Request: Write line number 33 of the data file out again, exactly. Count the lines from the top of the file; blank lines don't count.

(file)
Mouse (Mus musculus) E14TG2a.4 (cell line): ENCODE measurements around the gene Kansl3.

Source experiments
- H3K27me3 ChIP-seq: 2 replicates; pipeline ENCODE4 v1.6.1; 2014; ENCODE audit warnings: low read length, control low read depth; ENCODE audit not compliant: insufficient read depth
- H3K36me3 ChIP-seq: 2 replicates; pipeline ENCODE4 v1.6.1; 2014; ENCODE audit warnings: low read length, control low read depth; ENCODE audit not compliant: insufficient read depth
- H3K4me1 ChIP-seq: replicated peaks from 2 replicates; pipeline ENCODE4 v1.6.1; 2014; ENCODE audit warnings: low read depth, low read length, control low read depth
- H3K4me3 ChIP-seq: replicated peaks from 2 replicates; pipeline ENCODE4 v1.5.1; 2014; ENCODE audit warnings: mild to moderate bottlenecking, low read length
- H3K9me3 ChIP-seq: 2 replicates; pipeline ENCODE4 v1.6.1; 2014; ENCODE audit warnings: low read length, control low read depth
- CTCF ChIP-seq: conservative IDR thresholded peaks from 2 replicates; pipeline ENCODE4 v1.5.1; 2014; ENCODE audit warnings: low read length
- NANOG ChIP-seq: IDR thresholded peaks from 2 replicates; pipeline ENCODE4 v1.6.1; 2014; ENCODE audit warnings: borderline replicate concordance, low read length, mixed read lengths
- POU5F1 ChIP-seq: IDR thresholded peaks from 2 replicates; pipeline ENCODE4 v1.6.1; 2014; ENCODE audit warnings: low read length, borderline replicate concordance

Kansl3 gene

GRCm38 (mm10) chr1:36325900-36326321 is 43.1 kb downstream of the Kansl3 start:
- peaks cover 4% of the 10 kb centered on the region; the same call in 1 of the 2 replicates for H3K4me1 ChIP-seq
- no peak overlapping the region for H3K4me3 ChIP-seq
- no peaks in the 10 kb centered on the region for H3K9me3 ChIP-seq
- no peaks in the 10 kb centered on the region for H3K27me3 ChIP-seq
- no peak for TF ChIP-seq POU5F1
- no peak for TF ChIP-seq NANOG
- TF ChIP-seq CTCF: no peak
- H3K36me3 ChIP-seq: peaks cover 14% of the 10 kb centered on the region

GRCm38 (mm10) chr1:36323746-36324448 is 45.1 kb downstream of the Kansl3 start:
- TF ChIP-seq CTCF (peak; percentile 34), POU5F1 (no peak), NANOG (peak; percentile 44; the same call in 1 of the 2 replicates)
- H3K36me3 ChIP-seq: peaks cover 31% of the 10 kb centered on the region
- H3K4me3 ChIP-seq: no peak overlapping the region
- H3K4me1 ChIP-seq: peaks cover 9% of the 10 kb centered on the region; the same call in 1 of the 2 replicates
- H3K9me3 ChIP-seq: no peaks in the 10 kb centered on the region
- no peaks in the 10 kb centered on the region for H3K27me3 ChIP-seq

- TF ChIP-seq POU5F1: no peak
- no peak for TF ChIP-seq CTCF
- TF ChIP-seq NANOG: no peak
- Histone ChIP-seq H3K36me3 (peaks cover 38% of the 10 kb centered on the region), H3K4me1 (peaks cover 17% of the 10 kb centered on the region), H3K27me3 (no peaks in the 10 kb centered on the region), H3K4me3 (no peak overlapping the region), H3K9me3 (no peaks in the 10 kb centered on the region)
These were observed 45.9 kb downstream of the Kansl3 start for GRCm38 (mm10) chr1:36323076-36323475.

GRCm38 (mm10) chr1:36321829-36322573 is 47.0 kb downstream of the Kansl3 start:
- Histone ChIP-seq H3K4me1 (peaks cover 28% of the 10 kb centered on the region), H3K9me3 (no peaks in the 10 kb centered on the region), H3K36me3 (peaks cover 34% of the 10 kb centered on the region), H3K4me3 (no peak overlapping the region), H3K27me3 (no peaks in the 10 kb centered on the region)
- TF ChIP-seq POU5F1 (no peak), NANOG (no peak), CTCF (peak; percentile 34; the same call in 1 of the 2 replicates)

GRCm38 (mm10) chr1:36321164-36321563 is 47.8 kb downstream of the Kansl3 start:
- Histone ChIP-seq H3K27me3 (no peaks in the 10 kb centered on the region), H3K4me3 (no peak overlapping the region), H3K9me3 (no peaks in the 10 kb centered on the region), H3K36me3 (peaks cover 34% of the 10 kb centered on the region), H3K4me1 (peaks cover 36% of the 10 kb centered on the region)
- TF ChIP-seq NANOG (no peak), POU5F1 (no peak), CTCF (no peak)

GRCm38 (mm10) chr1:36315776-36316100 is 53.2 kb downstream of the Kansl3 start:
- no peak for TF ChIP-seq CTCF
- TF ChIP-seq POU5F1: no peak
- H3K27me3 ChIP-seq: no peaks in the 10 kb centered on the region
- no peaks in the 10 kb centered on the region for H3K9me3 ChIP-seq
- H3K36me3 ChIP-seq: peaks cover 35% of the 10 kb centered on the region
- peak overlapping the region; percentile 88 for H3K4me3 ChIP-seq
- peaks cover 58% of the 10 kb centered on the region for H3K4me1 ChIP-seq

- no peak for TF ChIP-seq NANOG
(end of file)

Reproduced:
GRCm38 (mm10) chr1:36321829-36322573 is 47.0 kb downstream of the Kansl3 start: